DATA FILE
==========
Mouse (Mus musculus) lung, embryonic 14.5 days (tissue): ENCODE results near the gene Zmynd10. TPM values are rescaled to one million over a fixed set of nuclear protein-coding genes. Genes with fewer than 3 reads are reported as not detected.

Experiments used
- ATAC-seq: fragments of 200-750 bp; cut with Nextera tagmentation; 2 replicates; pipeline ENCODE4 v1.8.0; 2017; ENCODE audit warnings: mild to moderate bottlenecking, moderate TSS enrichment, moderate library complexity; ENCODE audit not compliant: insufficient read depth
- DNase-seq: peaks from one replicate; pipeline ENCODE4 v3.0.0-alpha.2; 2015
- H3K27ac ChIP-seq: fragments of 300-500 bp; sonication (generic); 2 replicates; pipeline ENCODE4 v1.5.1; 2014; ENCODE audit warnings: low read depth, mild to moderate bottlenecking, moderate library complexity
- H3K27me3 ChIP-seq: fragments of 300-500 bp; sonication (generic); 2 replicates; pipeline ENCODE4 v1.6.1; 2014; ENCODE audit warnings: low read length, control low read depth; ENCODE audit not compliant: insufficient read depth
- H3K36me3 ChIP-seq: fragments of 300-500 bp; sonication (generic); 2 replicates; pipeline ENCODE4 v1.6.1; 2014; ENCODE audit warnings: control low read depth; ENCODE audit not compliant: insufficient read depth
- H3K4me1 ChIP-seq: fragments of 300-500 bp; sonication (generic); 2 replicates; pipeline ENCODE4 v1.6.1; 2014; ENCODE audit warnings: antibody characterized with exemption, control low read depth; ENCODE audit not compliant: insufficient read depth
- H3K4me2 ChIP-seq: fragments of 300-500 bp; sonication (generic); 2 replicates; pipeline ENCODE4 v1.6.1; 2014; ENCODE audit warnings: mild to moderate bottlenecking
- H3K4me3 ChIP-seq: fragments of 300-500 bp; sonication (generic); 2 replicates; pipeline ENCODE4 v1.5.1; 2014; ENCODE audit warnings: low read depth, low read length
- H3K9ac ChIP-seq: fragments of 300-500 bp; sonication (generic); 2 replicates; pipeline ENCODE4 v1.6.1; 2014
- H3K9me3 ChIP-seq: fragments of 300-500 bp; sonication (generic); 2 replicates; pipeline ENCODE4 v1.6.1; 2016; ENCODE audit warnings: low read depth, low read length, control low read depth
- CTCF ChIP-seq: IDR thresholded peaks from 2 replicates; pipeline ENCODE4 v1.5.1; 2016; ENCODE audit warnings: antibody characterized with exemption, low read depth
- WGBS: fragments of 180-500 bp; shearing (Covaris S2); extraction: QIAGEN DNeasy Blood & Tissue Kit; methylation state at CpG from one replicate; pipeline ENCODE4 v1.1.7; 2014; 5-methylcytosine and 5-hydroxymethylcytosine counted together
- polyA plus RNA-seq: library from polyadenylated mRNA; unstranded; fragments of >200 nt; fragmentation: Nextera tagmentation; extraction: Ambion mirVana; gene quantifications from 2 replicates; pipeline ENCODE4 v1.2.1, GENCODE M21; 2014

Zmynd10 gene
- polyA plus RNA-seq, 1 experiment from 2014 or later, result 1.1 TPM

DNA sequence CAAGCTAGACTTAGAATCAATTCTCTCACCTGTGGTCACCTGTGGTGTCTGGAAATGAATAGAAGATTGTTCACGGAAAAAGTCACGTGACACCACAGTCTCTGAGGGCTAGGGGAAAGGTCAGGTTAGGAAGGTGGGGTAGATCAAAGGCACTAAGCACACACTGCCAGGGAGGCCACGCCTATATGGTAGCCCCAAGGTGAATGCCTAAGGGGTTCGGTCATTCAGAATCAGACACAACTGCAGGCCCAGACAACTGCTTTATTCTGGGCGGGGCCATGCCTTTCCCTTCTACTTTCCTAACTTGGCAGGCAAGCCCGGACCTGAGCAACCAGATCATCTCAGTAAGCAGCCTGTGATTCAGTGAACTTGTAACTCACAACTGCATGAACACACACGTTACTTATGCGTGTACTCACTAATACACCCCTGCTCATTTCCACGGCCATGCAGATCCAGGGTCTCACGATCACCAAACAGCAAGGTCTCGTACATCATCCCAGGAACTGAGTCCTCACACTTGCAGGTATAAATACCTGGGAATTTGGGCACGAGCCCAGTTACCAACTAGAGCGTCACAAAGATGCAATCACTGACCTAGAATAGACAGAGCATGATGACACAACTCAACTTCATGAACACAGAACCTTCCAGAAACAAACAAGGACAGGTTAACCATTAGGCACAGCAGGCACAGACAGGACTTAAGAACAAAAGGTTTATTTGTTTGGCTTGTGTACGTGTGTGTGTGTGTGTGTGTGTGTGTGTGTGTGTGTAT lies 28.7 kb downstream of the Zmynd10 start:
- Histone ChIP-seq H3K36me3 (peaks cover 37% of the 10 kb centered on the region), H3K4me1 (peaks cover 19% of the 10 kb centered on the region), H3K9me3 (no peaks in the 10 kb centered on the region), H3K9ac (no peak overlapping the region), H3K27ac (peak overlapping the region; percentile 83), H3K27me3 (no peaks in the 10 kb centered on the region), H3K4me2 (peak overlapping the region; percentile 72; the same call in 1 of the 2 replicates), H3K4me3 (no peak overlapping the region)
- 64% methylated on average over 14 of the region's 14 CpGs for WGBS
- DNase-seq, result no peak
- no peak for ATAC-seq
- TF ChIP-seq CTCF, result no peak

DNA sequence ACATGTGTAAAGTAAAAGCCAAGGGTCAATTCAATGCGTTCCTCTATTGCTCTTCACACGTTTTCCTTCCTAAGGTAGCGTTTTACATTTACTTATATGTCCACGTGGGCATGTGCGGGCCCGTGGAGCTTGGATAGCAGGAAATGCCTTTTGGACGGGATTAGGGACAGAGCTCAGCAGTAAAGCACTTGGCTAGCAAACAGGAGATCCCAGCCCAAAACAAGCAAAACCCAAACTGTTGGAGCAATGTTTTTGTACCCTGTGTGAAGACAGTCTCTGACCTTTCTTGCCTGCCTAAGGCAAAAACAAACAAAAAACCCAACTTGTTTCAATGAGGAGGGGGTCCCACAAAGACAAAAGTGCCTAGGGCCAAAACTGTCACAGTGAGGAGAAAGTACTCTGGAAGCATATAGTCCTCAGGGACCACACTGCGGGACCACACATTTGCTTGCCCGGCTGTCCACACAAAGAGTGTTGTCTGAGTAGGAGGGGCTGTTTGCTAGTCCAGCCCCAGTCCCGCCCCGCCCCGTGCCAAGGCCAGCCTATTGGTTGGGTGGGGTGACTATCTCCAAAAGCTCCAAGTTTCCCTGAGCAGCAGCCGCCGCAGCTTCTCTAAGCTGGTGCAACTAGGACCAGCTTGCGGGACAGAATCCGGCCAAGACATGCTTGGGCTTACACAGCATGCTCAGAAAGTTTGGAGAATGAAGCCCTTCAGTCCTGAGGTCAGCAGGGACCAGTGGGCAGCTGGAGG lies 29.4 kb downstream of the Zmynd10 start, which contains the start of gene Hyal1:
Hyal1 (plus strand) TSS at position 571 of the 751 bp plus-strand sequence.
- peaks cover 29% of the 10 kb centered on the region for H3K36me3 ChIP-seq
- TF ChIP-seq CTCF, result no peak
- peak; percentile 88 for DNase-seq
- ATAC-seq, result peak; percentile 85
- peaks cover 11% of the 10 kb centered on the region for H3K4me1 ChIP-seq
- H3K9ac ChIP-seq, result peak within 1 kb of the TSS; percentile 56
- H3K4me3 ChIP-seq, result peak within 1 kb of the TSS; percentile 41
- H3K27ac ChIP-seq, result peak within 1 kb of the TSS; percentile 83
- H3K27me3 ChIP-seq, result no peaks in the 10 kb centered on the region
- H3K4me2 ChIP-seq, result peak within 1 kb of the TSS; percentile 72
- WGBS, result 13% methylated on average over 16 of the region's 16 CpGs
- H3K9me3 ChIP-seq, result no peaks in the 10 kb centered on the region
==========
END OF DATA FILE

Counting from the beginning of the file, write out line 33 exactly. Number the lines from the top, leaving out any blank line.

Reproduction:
- H3K27ac ChIP-seq, result peak within 1 kb of the TSS; percentile 83